Heart valve surgery is a medical procedure used to treat heart valve disease, which occurs when one of the four heart valves responsible for pumping blood in the right direction is not functioning properly. The heart is a pump composed of muscle tissue, and it has four chambers responsible for pumping. The upper chambers are called atria, and the lower ones are known as ventricles. Between each of these chambers are valves that ensure the blood flows through the heart and into the right direction. There are four valves in the heart, including the pulmonary valve between the right ventricle and pulmonary artery, tricuspid valve between the right atrium and right ventricle, mitral valve between the left ventricle and left atrium, and aortic valve between the aorta and left ventricle. Each valve has flaps or cusps that open and close with every heartbeat. However, at times, the valves are unable to open and close properly, which affects the blood flow from the heart to the body.
When any of the heart valves are diseased or damaged, medical intervention is required. Heart valve surgery involves a surgeon repairing or replacing the affected heart valves. The mitral and aortic valves are the two most commonly replaced valves, while tricuspid and pulmonary valve replacements are less common. There are many surgical procedures available to repair the heart, including minimally invasive heart surgery and open-heart surgery.
Heart valve disease may occur before birth or be acquired throughout one's life, with some cases having unknown causes. The common causes of heart valve disease include congenital valve disease affecting the pulmonic or aortic valve, bicuspid aortic valve disease affecting the aortic valve, and acquired valve disease caused by infection or disease like rheumatic fever or endocarditis.
Rheumatic fever is a bacterial infection that leads to inflammation of the valves and was more prevalent before the use of antibiotics. Endocarditis, caused by bacteria attacking the valves, can result in holes, growths, scarring, and leaky valves. Other conditions that may affect the valves include the tearing or stretching of papillary muscles or chordae tendinea, the dilation of the annulus of the valve, stiffness, and calcification. Mitral valve prolapse is another condition that causes abnormal tissues and leakage due to the flopping back of the mitral valve leaflets during the heart's contraction.
Heart attack, coronary artery disease, syphilis, connective tissue diseases, and high blood pressure are other causes of heart valve disease, with radiation, tumor, and drug abuse being some lesser-known causes.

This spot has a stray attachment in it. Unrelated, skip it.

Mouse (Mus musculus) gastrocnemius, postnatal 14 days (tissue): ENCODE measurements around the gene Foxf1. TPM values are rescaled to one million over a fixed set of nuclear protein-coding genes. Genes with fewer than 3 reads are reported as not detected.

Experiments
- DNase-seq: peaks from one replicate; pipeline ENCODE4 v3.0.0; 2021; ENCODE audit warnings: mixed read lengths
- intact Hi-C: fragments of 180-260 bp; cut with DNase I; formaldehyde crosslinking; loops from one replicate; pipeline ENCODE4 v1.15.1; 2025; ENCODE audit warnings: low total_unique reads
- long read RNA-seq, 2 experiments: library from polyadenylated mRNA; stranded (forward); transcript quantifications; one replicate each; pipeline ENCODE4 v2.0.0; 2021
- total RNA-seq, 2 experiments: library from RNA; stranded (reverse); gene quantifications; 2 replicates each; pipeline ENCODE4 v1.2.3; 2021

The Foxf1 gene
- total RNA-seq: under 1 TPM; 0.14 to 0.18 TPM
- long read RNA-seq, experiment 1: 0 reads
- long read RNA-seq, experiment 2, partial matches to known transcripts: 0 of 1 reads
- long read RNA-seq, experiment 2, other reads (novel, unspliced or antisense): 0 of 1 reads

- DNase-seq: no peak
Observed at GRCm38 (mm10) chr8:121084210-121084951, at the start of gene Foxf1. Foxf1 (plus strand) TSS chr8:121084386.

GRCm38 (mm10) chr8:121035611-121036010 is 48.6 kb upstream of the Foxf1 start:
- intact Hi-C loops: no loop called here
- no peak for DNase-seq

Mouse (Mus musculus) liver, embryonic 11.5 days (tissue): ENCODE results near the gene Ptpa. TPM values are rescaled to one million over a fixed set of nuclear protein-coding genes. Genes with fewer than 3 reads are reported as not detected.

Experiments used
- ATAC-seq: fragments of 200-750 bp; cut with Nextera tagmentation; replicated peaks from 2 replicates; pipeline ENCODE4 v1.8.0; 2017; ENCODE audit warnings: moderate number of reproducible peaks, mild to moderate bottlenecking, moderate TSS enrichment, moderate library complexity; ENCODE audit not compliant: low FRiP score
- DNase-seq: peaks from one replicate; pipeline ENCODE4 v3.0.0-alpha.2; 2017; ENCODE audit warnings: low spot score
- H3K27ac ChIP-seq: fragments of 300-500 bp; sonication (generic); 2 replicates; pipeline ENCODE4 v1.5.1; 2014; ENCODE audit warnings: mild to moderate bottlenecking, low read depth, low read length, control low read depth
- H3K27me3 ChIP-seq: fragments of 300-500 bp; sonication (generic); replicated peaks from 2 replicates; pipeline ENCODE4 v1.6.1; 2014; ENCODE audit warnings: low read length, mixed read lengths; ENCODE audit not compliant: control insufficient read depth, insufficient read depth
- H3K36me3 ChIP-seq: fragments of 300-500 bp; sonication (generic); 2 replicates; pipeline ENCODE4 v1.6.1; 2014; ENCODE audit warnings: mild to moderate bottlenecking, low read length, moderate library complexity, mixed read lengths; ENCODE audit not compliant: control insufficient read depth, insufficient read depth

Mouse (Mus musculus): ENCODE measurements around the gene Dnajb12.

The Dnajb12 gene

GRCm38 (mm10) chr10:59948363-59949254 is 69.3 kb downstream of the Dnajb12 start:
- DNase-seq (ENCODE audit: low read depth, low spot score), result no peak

Amar Jain Hospital was formerly known as Max Institute in some of the earlier research studies.
Heart valve disease can be congenital or acquired throughout one's life, and there are several causes. Symptoms of this condition include shortness of breath, dizziness, chest discomfort, constant palpitations, swollen ankles, abdomen or feet, and sudden weight gain. These symptoms can negatively impact daily activities, and may require treatment to manage.
Before suggesting a replacement surgery, your doctor will thoroughly discuss your condition, conduct a physical examination, and perform tests. The physical exam involves listening to the heart sounds to detect murmurs or irregular rhythm, and assessing the circulation and organ functioning. Tests such as transoesophageal echocardiography, echocardiography, and cardiac catherization are conducted to diagnose the progress of valve disease and recommend a suitable treatment method.
Heart valve repair is often recommended by the doctor if feasible, as it allows for the preservation of the valve and proper heart function. The repair process typically involves patching any holes in the diseased valve, reconnecting the valve cusps, removal of any excess tissue between the valves to allow for proper closure, replacing the cords for structural support, separating any fused valves, and tightening the ring around the valve, also known as the annulus.
During the heart valve replacement surgery, you will be given anesthesia and connected to a heart-lung bypass machine that maintains blood flow throughout the procedure. The surgery can be done through an open-heart procedure with a large incision in the chest or a minimally invasive approach with smaller incisions using long instruments or robotic arms. The latter option often results in a shorter hospital stay and faster recovery.
AWhen a heart valve cannot be repaired, heart valve replacement surgery may be recommended by doctors. This involves removing the damaged valve and replacing it with either a mechanical valve or a valve made from biological tissue, such as human, pig, or cow tissue. While biological tissue valves tend to degenerate over time and require eventual replacement, mechanical valves require lifelong blood-thinning medication to prevent blood clots.
Before making a decision on which type of valve replacement to choose, the patient will be informed of the pros and cons of each option. The surgery is typically carried out using a minimally invasive catheter process.